Twelfth Day

About Twelfth Day

Orcadian fiddle player Catriona Price and Peebles harpist Esther Swift joined forces to form Twelfth Day and create an innovative take on folk music. The pair first came into contact at St. Mary's Music School in Edinburgh. Both Price and Swift made their start in music at an early age. Price began playing piano at age six, and just a year later she took up the fiddle. While growing up she was a member of the young fiddle group Hadhirgaan, who were guided by Douglas Montgomery. Swift showed early promise, taking up both piano and violin when she was just five. Inspired by a performance by Borders harpist Savourna Stevenson, she decided the clarsach was her instrument of choice. She had to wait a few years before she was big enough to play the full-sized pedal harp, but she persisted and also benefitted from lessons from groundbreaking Scottish harpist Catriona McKay. The pair went on to become members of the National Youth Orchestra of Scotland and Camerata Scotland. Price also became a leading player with the Great Britain National Youth Orchestra, and principle second violin for the NYO's contemporary music ensemble the NYO Sinfonietta. Price and Swift studied at the Royal Northern College of Music, and during this time they founded Twelfth Day. As classically trained musicians they utilized their technical ability, as well as an innovative approach to folk music, to create their debut record, Northern Quarter, in 2010. The duo followed up that recording with a collaborative album with vocalist Joy Dunlop titled Fiere, which was based on the work of Scottish female poets. Their next release was a bold one. The Speak from the Start EP included cover versions of Kanye West, Twin Atlantic, Passion Pit, and even their take on Morrissey's "You're the One for Me, Fatty." The Devil Makes Three followed in 2014, quickly followed by a mini-LP that included their arrangement of a Schubert song. For their next project, 2017's Cracks in the Room, they created an album that responded to social stigmas toward strong, independent women. ~ Bekki Bemrose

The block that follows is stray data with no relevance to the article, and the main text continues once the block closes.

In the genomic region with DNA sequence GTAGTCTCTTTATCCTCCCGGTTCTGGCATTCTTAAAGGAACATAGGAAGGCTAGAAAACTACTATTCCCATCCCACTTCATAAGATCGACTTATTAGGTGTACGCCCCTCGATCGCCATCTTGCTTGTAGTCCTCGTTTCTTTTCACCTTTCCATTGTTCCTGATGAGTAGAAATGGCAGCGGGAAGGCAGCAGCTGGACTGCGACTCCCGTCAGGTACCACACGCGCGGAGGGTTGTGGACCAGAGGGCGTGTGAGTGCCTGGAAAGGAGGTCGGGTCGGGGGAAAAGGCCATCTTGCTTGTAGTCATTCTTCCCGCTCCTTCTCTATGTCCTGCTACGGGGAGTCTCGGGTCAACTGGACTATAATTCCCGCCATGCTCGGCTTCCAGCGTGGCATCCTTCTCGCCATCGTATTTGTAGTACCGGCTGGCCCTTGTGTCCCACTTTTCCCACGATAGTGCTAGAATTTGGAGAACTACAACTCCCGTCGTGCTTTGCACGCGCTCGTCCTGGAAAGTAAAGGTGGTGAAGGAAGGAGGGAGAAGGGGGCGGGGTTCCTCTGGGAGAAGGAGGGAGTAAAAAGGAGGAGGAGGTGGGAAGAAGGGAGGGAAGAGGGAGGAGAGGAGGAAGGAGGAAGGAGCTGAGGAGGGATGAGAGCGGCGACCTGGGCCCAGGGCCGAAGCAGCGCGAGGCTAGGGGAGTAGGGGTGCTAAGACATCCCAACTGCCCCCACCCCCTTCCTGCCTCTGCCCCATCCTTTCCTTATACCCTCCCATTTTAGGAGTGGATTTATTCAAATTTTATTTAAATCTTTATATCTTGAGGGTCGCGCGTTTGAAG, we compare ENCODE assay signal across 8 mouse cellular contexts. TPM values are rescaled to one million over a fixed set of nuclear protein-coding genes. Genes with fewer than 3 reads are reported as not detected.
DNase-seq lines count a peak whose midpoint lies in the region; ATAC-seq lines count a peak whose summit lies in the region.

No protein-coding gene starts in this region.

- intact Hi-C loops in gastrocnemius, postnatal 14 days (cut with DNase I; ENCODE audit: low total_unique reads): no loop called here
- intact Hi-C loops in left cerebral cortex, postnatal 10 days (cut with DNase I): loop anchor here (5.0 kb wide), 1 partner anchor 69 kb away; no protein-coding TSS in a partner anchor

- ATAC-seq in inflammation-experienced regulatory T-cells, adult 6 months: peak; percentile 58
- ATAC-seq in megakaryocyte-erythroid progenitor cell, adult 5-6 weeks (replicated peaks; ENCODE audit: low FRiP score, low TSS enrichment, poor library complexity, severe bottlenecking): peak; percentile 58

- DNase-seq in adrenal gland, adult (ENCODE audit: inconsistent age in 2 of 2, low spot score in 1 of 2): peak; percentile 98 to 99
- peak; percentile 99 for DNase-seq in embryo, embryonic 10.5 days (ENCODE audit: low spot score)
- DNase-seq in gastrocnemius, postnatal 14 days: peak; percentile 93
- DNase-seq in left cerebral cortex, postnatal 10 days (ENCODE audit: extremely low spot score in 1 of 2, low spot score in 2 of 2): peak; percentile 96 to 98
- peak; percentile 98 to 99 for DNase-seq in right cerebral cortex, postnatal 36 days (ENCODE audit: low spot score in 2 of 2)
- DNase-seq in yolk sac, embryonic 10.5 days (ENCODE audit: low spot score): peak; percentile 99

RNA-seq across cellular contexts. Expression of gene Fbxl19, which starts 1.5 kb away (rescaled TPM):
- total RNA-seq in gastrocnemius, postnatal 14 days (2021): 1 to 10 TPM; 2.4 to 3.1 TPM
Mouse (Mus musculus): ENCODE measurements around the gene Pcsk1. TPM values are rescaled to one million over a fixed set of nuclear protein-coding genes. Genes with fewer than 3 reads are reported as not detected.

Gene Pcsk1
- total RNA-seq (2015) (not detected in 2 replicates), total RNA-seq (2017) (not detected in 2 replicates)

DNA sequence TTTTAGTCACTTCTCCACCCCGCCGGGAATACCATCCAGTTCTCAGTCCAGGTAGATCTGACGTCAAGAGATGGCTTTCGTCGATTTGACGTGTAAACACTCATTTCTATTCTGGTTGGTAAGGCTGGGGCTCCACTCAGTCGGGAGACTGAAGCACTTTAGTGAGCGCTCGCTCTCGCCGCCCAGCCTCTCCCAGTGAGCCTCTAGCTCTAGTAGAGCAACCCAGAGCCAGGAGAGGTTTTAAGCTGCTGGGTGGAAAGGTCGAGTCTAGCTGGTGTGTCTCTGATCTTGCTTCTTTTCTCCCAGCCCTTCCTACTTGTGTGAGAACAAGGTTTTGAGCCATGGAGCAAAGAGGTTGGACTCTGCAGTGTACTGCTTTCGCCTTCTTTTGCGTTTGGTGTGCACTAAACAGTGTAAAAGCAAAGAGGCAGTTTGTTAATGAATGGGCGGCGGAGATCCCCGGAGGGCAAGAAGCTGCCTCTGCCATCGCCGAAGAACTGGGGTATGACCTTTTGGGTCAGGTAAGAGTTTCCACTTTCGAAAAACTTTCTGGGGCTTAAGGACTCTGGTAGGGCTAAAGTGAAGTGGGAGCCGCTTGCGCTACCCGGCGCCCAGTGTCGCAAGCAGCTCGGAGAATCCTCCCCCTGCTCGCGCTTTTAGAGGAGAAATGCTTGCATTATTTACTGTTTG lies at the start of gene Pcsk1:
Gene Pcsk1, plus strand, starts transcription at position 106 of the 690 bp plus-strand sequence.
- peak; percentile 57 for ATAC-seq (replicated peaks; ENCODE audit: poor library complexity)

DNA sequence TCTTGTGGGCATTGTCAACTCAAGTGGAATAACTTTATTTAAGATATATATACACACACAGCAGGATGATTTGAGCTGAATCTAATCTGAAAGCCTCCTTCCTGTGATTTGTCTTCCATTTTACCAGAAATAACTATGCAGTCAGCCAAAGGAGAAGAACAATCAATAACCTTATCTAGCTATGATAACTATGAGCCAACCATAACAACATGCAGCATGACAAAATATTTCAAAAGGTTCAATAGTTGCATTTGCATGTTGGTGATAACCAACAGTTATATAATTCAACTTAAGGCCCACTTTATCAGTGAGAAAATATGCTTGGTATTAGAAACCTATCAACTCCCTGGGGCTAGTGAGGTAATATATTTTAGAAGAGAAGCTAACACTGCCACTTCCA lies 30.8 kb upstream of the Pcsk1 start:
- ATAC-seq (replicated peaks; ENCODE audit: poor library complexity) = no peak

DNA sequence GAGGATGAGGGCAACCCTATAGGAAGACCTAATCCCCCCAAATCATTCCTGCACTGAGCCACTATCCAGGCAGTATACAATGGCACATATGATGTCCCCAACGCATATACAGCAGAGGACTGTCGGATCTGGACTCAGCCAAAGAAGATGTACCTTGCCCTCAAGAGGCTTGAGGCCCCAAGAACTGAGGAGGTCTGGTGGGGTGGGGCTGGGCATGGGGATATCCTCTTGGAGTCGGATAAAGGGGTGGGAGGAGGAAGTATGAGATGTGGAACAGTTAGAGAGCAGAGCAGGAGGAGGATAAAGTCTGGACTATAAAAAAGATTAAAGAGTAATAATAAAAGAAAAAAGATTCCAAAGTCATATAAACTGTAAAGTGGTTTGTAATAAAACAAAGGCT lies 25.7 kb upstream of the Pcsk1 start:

Manchester, England

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